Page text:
[ISN] Hong Kong Computer Hacking Syndicate Smashed

From: cult hero (jerichoat_private)
Date: Wed Jun 02 1999 - 11:44:41 PDT

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    Hong Kong Computer Hacking Syndicate Smashed
    HONG KONG, CHINA, 1999 MAY 30 (Newsbytes) -- By Staff Writer, IT Daily.
    Hong Kong police arrested an organized group of computer hackers last
    week, seizing computers and CD-ROMS, after a five-month hunt. 
    The arrests marked the first time an organized hacking group has been
    arrested in Hong Kong. 
    Acting on complaints from several local Internet service providers (ISPs)
    that the accounts of their clients might had been hacked late last year,
    officers from the Computer Crime Section of the Commercial Crime Bureau
    (CCB) launched investigations in January, culminating in a series of raids
    last week. 
    Two men, including a suspected hacker and a middleman were arrested in the
    first two days of the operation starting on May 20. In all, ten men were
    arrested. The suspects were aged between 16 and 21 and included three
    hackers, six buyers of the passwords and a middleman who arranged the
    Operating as a syndicate, the hackers stole the passwords and personal
    information on legitimate Internet account holders and sold them. 
    The principal hacker collected information on over 200 accounts and sold
    them through a middleman to users who wanted cheap, unlimited Internet
    access. Hilton Chan, head of the Computer Crime Section of the CCB told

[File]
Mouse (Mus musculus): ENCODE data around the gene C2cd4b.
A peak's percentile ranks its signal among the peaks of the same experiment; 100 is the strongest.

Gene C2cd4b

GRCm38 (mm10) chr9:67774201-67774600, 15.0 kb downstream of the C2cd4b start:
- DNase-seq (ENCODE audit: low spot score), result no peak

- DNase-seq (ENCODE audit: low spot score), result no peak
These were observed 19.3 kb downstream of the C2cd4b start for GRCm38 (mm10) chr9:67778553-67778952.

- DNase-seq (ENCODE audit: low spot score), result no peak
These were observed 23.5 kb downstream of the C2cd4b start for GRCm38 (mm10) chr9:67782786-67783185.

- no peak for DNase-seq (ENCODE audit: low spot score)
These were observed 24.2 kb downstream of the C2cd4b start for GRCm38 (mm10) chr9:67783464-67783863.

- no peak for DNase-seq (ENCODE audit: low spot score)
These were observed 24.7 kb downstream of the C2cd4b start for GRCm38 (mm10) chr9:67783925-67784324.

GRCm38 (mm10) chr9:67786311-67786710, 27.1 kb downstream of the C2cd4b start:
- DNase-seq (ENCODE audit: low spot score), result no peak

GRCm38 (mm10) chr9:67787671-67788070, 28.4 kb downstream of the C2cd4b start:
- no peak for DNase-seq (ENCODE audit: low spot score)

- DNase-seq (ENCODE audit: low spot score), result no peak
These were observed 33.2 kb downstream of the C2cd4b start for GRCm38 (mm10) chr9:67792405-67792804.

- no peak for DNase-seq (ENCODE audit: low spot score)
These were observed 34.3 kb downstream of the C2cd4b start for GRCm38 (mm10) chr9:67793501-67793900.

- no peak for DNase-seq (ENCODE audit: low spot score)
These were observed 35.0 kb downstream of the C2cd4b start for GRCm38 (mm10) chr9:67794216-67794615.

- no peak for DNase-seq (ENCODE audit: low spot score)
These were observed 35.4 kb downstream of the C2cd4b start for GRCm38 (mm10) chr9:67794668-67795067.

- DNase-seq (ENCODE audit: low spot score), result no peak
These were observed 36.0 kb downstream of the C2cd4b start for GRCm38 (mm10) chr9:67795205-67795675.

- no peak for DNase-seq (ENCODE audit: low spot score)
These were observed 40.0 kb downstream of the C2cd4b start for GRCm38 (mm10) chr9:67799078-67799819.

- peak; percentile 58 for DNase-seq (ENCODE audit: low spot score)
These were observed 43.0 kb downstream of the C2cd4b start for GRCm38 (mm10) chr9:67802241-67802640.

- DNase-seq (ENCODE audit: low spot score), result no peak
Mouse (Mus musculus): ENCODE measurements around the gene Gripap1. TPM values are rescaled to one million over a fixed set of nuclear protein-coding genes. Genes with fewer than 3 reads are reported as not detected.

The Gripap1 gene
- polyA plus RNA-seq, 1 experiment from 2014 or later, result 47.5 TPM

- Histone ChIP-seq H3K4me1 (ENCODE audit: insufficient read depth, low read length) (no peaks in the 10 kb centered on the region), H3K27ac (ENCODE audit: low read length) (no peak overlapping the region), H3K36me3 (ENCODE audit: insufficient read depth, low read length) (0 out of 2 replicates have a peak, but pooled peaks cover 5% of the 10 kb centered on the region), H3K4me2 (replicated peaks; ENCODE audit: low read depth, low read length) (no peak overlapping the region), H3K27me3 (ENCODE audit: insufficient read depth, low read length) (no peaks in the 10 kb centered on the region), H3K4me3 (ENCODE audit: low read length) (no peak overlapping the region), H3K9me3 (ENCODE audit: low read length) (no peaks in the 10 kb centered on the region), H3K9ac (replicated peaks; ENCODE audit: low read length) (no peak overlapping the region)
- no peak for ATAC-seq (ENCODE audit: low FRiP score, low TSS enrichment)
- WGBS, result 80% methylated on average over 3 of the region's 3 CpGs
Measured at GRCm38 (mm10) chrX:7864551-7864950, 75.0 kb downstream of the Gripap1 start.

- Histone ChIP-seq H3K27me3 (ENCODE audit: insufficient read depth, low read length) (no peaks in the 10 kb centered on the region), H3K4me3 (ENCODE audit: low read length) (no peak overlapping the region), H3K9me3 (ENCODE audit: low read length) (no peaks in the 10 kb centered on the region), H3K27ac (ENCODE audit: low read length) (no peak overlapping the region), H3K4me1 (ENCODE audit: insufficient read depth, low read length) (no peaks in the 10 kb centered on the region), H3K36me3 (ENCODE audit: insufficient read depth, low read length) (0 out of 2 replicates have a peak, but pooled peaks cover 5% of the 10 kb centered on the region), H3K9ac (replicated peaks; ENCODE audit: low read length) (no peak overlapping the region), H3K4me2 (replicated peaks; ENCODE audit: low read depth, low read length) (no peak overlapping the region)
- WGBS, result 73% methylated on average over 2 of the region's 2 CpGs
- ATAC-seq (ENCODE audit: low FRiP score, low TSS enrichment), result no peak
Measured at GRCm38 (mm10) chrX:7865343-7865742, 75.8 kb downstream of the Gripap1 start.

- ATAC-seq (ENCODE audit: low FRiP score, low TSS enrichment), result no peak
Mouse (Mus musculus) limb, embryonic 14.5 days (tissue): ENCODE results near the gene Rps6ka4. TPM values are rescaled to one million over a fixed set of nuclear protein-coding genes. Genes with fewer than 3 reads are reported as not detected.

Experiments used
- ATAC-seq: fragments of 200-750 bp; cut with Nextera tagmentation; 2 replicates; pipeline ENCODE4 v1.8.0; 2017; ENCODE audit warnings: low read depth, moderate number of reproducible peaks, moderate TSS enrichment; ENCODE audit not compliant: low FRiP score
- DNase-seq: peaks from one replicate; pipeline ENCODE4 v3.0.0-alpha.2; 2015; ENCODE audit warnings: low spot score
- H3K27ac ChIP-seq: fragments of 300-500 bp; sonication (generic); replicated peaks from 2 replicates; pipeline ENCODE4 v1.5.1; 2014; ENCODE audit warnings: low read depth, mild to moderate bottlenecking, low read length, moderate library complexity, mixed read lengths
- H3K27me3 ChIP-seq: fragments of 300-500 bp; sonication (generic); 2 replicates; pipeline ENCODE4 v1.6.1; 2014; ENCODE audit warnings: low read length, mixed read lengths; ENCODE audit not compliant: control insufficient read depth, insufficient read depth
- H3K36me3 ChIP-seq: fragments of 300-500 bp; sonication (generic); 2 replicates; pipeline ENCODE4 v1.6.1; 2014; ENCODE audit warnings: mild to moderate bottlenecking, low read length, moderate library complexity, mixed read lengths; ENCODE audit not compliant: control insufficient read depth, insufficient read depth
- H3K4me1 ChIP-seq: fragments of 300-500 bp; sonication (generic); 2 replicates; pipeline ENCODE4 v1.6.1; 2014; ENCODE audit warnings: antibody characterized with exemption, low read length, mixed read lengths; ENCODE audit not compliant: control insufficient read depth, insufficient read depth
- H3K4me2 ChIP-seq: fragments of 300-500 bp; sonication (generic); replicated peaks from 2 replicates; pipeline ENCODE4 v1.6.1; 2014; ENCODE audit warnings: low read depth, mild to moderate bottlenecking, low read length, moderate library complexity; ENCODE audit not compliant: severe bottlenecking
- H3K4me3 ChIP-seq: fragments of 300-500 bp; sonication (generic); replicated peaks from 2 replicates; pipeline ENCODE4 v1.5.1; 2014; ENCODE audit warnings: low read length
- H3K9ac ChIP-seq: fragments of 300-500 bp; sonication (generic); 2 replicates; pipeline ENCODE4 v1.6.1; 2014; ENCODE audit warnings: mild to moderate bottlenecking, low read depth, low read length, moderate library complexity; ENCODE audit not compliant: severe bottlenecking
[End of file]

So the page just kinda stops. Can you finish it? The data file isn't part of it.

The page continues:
ITDaily.com that most of the end-users wanted to use the time to access
    online gaming sites. 
    According to police, the buyers paid HK$350 (US$45.13) each for a month's
    access, and clocked up Internet time worth between HK$2,000 and HK$3,000
    ($257.88 and $386.82) each. Most local ISPs charge under HK$150 ($19.34)
    per month for unlimited usage, but users must still pay HK$1.98 ($0.26)
    per hour for the Public Non-Exclusive Telecommunications (PNETS) license
    The middleman communicated with its clients through telephone and the ICQ
    online cmessaging service. 
    Investigations also showed that one of the hackers set up a Web page on
    the Internet offering pirate music CDs for sale. Each disk featured over
    100 songs downloaded from the Internet or dubbed from copyrighted computer
    disks. The disks were selling for HK$88 ($11.35) each or HK$160 ($20.63)
    for two copies. 
    Ten sets computers and peripheral equipment believed to be used in the
    hacking and about 700 CD-ROMs were seized during the operation. 
    Chan said that the maximum penalty is five years' imprisonment. He also
    advised users to protect themselves against hackers. "Don't store your
    password on the computer terminal, and change your password more
    frequently," advised Chan. He also advised users not to use easy to
    replicate passwords and be careful when downloading from the Web. "If you
    don't know the source of it don't download it," Chan said. 
    Exchange Rate: $1 = HK$7.75
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